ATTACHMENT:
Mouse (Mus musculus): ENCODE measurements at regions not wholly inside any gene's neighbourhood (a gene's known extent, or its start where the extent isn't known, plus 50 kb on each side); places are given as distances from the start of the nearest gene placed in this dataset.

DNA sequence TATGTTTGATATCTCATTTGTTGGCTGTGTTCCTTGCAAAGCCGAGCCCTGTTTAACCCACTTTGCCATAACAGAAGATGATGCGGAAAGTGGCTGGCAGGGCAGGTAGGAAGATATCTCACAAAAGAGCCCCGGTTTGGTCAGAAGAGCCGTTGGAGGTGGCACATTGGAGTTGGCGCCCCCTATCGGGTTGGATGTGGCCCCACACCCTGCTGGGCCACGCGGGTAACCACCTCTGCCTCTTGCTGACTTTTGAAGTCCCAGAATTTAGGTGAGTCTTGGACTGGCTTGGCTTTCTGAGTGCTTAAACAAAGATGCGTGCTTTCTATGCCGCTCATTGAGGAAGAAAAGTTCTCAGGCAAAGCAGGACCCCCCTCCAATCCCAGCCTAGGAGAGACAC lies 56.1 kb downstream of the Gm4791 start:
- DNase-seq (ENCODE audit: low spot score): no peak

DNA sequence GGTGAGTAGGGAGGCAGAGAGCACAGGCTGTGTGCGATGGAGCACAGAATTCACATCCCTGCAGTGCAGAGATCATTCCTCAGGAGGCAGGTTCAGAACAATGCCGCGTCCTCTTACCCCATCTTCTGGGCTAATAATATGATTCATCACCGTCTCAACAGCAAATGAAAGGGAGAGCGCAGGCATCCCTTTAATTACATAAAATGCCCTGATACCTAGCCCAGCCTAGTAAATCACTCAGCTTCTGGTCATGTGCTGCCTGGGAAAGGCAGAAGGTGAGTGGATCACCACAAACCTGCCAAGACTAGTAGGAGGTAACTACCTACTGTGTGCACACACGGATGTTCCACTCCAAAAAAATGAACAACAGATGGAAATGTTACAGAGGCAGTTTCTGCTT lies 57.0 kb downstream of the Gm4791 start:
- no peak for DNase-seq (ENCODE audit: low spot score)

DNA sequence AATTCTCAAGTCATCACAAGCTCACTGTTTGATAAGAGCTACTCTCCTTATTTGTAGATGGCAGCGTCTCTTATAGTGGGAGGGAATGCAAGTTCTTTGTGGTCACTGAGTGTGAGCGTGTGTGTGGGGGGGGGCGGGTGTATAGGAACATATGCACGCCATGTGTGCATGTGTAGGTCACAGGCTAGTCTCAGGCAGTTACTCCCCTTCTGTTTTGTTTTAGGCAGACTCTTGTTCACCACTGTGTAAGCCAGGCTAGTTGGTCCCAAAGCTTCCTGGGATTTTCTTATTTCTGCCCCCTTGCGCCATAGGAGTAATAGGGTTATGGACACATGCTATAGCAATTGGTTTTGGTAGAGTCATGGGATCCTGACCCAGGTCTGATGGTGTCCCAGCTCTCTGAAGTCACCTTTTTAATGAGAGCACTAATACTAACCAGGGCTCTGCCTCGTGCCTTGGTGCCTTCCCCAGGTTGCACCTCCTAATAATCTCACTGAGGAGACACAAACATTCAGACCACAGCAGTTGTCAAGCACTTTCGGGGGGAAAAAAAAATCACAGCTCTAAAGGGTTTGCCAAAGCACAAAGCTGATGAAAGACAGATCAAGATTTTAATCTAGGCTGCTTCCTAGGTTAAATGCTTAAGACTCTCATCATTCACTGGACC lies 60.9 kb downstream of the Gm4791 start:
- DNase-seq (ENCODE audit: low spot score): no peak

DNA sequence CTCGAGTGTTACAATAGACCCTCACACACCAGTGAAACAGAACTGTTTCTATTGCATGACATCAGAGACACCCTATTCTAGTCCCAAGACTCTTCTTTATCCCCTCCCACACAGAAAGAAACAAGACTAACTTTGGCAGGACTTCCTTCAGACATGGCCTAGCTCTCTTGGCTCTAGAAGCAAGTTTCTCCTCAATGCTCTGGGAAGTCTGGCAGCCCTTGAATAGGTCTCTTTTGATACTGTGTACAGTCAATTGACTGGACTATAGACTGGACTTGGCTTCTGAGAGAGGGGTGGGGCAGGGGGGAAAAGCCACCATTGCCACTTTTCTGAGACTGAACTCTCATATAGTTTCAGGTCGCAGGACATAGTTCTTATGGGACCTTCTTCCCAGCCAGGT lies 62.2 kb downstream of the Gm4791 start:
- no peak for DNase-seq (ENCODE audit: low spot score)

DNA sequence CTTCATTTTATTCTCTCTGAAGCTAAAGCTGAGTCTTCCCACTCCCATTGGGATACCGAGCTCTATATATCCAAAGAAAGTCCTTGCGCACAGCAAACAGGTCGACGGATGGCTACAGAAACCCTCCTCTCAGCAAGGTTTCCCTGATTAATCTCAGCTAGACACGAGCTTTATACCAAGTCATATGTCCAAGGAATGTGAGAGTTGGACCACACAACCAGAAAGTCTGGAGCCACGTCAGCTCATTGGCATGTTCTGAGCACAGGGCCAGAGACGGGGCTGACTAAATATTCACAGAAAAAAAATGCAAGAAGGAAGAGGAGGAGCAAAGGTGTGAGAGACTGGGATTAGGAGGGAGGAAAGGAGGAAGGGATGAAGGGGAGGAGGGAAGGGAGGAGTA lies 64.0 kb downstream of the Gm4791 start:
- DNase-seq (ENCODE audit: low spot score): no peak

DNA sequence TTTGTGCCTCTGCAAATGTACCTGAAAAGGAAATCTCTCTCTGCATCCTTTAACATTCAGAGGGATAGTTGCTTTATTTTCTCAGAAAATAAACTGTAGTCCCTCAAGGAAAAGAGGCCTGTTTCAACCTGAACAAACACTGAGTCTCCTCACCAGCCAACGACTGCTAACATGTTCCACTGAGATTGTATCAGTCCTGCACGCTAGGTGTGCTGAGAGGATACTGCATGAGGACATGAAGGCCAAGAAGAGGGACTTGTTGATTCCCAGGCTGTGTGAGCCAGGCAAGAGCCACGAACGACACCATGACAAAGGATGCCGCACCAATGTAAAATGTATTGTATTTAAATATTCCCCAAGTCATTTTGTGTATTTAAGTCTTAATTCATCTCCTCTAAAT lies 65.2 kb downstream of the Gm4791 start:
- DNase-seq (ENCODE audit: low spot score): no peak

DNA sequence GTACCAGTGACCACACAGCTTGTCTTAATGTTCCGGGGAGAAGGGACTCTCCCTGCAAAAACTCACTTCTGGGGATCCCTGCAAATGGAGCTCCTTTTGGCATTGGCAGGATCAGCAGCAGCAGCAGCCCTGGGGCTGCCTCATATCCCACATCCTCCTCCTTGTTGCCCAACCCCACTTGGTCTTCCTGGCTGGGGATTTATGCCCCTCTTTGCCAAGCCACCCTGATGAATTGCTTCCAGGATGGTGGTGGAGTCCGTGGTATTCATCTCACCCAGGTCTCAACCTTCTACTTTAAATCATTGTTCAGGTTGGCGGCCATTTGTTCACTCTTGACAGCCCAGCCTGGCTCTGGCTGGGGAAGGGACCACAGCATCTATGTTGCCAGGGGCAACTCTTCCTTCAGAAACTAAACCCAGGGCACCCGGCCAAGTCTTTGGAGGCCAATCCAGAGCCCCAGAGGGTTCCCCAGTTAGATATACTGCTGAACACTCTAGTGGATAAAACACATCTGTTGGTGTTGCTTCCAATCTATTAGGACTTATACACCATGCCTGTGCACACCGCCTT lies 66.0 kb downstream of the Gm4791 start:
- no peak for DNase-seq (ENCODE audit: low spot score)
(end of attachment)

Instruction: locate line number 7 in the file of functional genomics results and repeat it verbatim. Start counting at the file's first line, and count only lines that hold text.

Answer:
- DNase-seq (ENCODE audit: low spot score): no peak